GUAM – Secretary Leon Panetta is set this week to reveal a new, trimmed-down vision of the U.S. military that reflects how the Pentagon will do its part to reduce America’s crippling deficit over the next decade.

Mr. Panetta, who must carefully weigh cuts to virtually every key facet of military spending, will likely discuss issues affecting the Guam military buildup over the long term, including America’s strategy for securing Asia in the midst of an ascendant Chinese military, and downsizing the U.S. Marine Corps.

Considerations like these could shed light on the future of the U.S.-Japan alliance agreement to shift 30,000 forward deployed Marines in Asia-Pacific, and the related buildup of a Marine base in Guam.

Mr. Panetta’s new Defense spending blueprint is expected to show how the Pentagon will revamp its strategy for the next five years to achieve the first $260 billion in savings towards meeting the goals of the August debt ceiling deal.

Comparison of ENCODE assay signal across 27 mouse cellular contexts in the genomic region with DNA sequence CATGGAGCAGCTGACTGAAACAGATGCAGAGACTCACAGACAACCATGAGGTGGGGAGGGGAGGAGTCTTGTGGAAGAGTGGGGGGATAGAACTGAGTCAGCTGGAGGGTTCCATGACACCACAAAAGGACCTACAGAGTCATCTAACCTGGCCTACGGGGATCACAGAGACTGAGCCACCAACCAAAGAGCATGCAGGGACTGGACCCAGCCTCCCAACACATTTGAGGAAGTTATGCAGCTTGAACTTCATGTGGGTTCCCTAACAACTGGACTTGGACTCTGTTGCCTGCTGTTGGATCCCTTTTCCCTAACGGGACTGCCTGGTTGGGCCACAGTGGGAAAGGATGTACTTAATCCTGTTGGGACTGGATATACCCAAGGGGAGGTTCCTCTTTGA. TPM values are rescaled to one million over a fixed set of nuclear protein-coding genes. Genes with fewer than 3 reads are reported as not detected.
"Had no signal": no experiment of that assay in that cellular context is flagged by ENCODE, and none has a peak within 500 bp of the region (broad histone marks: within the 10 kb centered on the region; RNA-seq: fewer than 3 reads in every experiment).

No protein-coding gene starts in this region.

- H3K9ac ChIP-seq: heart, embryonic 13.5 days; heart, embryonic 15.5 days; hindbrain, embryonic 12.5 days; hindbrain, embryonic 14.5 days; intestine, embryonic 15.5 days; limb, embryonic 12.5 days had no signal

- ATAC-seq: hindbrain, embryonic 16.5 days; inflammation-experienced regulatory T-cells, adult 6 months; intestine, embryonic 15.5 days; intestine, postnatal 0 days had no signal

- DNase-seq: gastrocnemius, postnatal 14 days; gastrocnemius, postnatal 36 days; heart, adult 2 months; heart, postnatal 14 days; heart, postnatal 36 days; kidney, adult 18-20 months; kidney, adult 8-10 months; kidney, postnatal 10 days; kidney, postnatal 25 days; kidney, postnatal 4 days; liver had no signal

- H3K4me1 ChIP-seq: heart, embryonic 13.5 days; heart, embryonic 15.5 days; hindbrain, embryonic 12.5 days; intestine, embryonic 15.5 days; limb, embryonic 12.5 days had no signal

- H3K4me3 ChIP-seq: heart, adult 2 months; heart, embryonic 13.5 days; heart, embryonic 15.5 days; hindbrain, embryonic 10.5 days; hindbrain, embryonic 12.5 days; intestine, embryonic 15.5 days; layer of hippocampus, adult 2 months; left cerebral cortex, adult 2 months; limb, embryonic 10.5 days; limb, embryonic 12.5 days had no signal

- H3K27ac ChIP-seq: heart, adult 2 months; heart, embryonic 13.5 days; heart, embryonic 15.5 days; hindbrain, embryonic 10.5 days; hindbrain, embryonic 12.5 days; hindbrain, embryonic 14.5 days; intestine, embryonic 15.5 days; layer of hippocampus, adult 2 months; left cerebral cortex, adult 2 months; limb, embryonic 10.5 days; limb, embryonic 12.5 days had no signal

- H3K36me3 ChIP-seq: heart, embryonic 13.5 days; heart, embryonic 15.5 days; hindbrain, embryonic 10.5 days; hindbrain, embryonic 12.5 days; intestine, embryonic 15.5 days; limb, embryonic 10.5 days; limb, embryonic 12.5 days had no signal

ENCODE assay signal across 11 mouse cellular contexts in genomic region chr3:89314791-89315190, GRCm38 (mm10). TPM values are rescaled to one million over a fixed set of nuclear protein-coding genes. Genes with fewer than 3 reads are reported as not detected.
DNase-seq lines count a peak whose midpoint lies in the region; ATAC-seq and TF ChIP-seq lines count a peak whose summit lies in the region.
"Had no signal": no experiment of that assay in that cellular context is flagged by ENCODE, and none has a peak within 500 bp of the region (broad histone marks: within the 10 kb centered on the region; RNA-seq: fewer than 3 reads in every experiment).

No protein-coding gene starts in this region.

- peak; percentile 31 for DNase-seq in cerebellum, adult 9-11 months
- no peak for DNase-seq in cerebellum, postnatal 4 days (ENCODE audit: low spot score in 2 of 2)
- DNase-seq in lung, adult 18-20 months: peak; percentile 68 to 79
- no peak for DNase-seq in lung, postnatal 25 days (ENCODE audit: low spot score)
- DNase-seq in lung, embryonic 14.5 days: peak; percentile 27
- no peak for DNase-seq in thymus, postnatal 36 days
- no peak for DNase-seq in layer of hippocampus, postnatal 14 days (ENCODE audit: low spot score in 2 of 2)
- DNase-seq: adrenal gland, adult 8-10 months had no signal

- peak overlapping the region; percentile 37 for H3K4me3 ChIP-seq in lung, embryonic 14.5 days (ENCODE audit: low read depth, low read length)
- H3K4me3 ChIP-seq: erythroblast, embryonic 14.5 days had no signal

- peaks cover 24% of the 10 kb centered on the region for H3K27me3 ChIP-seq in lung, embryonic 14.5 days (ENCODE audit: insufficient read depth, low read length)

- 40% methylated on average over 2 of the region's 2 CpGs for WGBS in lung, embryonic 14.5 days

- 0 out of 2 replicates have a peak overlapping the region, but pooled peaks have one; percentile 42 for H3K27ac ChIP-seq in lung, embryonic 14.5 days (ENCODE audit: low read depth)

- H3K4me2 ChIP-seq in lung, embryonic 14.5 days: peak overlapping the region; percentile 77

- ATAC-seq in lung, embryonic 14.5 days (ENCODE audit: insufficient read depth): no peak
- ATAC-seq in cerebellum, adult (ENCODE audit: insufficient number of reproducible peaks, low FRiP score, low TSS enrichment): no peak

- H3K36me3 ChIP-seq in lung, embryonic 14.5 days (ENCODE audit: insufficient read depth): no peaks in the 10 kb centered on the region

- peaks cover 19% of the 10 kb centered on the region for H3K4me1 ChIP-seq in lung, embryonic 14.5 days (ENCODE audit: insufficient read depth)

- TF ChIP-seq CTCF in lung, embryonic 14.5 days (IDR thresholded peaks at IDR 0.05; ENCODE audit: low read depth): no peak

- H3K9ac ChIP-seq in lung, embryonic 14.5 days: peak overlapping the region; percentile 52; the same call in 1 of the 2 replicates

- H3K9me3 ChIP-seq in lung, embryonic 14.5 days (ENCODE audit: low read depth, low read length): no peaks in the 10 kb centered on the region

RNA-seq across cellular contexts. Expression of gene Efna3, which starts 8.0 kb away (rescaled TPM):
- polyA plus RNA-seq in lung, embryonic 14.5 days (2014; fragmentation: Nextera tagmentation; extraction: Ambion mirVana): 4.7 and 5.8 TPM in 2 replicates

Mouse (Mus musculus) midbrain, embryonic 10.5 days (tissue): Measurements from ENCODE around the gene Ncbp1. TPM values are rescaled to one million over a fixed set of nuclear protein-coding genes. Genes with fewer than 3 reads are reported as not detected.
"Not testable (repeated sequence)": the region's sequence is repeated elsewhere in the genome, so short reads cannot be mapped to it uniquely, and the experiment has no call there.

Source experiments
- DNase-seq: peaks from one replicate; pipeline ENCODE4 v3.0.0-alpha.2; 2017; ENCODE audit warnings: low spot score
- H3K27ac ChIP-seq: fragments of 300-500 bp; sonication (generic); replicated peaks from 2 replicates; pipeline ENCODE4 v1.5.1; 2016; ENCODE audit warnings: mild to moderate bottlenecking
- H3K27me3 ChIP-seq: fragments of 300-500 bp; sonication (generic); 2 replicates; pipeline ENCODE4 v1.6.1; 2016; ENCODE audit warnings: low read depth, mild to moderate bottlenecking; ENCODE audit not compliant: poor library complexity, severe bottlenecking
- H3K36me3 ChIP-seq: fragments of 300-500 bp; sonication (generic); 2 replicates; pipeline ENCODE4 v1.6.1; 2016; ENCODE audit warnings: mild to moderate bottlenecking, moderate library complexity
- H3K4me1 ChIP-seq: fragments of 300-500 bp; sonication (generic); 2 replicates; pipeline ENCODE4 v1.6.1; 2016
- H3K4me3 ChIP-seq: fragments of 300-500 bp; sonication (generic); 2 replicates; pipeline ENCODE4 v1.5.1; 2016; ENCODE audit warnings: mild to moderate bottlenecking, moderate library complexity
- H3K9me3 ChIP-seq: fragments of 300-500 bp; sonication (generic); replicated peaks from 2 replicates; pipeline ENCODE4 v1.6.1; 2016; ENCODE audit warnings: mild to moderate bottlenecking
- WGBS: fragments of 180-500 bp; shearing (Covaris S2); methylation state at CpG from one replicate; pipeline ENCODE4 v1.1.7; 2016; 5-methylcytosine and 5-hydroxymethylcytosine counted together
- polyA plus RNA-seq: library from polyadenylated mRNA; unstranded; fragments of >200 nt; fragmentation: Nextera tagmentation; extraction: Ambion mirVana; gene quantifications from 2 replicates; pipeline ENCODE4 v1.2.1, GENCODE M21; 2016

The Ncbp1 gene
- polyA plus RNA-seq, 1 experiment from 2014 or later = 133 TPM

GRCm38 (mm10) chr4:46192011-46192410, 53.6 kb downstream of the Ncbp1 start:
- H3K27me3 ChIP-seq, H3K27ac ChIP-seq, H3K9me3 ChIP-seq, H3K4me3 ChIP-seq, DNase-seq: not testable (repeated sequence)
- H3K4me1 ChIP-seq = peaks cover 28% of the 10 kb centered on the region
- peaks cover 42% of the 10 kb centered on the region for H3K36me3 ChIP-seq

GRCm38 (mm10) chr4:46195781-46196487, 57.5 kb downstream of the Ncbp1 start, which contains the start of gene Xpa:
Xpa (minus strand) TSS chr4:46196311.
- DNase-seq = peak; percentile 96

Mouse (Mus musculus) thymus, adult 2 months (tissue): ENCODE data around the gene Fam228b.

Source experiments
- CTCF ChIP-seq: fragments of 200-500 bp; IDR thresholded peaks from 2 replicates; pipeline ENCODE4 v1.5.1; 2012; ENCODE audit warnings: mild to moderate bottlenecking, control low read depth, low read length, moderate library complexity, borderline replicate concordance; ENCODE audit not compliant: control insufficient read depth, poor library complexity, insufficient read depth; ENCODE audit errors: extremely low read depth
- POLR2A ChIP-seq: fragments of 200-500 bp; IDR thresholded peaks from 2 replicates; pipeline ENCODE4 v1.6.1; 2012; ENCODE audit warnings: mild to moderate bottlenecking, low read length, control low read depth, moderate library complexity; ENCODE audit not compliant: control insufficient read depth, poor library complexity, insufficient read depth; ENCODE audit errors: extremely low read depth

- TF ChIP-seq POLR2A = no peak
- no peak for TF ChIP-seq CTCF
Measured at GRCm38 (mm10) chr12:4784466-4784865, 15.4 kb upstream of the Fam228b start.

The 2012 National Defense Authorization Act (signed by President Obama on Dec. 31) has officially frozen funding for Marine-related construction projects on Guam this year. And Mr. Panetta’s forward-looking assessment could indicate whether Pentagon cuts for next fiscal year — expected to be around $25 billion — will continue to defer resources for the Asia-Pacific realignment and its Guam buildup component.

For more discussion on the wider range of Pentagon considerations in light of the nation’s new fiscal reality, read The New York Times “Panetta to Offer Strategy for Cutting Military Budget.”


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